Reviewed by Rosie Malezer for Readers' Favorite
Loretta’s Pet Caterpillar is the third book in the Loretta’s Insects series, written by Lois Wickstrom and illustrated by Francie Mion. While outside in a field of milkweeds, young Loretta enjoys watching all of the Monarch butterflies flying around the flowers. The next day, however, all of the butterflies are gone. Looking under the leaves of the milkweed plants, Loretta notices that each one has a tiny pin-sized egg. Loretta claims one of the eggs as her own. She names her egg Carthamus, before taking the egg and leaf home. Not permitted to keep the egg inside the house, Loretta tapes it outside to another plant. A few days later, Carthamus hatches from his tiny egg and is now a tiny caterpillar. When a hungry bird stops by, Loretta shoos it away in order to keep her caterpillar safe. Looking back at Carthamus, Loretta is amazed to see him eat what had once been his egg shell. He goes on to eat the leaf on which he had been hatched. When Carthamus’ skin is too small, it splits and he sheds it from his body before eating it. After shedding his skin four times, the caterpillar spins a silk cocoon around itself and hangs from underneath a leaf. After two weeks, a beautiful butterfly emerges from the cocoon, stretches its colorful wings and drinks nectar from the flowers nearby. It is not long before Loretta realizes that the milkweed field is filled with Monarch butterflies again, but as quickly as they had appeared, they are once again gone. The life cycle of the next generation begins.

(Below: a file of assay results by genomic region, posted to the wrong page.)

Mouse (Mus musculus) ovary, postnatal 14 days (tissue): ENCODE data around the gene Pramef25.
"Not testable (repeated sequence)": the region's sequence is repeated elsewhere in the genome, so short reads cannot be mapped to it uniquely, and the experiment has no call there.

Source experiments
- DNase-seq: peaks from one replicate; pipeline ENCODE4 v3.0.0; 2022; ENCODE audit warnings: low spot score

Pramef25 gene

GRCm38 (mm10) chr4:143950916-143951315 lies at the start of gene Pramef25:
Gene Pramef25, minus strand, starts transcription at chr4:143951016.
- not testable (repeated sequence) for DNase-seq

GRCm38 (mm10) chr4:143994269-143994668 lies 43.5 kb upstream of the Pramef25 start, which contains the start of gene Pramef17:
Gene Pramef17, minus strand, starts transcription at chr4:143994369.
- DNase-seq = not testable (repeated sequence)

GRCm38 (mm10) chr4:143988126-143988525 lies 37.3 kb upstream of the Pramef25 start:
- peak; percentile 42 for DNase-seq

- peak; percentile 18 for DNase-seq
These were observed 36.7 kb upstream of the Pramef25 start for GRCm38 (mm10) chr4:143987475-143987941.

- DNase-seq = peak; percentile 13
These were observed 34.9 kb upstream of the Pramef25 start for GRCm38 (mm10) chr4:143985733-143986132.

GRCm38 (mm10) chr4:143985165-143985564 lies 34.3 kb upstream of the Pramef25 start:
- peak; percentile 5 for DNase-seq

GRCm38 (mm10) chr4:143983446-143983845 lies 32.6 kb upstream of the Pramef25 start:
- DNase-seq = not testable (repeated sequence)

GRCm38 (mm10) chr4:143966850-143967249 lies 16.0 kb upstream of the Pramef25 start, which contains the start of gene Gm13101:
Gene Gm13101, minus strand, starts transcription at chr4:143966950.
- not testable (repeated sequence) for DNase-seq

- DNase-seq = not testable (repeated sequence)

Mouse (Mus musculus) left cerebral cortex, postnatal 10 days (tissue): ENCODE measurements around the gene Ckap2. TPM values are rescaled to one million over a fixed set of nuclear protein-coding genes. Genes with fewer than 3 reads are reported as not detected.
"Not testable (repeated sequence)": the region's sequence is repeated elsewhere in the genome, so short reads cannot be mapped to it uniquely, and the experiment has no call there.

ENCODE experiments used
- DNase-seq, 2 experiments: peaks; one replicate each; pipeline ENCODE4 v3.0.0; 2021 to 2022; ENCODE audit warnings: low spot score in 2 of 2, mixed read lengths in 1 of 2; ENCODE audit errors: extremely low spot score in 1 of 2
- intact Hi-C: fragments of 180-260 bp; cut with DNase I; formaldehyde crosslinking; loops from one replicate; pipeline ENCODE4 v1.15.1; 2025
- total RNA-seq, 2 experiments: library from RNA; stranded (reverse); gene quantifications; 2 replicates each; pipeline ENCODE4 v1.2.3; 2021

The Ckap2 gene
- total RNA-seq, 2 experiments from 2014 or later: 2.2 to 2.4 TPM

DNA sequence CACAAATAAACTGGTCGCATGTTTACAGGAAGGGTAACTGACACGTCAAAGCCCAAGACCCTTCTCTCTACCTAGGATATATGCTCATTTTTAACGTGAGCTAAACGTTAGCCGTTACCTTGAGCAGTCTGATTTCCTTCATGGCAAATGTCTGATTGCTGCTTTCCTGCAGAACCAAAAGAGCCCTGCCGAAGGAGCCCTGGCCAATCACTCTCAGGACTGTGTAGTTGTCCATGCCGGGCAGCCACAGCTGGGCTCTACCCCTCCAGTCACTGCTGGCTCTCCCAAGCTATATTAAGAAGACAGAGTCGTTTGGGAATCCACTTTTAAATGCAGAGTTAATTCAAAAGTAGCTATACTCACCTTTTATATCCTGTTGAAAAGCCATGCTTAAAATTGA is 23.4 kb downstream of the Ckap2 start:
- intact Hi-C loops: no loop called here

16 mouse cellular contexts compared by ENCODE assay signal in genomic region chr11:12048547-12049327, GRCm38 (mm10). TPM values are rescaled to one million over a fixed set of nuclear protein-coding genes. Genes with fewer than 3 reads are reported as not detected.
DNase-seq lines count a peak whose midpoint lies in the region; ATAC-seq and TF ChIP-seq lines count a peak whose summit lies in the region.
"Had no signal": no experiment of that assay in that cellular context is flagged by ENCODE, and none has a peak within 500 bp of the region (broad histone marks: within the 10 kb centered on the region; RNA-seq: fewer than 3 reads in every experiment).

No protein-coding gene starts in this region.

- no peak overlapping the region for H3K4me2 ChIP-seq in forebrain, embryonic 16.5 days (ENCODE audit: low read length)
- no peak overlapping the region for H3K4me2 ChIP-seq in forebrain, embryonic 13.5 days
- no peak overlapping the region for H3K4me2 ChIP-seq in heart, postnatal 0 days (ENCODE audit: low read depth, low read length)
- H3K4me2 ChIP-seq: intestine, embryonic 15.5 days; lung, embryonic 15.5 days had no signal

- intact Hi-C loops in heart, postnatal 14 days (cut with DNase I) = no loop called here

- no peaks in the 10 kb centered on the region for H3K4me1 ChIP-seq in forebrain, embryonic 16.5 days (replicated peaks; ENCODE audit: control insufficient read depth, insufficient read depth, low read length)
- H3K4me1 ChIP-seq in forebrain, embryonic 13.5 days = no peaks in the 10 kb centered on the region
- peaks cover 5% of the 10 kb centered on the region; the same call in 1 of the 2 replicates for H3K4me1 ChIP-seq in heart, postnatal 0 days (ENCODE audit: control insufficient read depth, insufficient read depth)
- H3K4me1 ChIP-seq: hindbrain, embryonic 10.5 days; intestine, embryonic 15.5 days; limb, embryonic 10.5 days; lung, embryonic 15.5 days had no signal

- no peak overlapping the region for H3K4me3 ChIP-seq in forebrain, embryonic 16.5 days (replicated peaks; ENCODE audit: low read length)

I suddenly find myself fascinated with the life cycle of butterflies. Lois Wickstrom’s beautifully illustrated book presents the full life cycle, from birth to migration, while ending the book with illustrated fact sheets on milkweed plants and both male and female Monarch butterflies. The educational aspect of Loretta’s Pet Caterpillar is exceptional, as it backs up all reference materials for the information contained within the fact sheets with links to where the information had been found. A world map is also provided to show where Monarch butterflies can be found around the globe. Until reading Loretta’s Pet Caterpillar, I had no idea of the hardships and hurdles that a butterfly encounters before it has even grown its wings, with so many predators trying to eat it during all stages of its life, even during transformation within its cocoon. I very much enjoyed this fact-filled learning journey and recommend this book to all ages, not only to educate readers about how tough butterflies are, but also so they can differentiate between male and female when they see one. Loretta’s Pet Caterpillar would be ideally stocked in home and school libraries, making it the perfect resource book for school projects.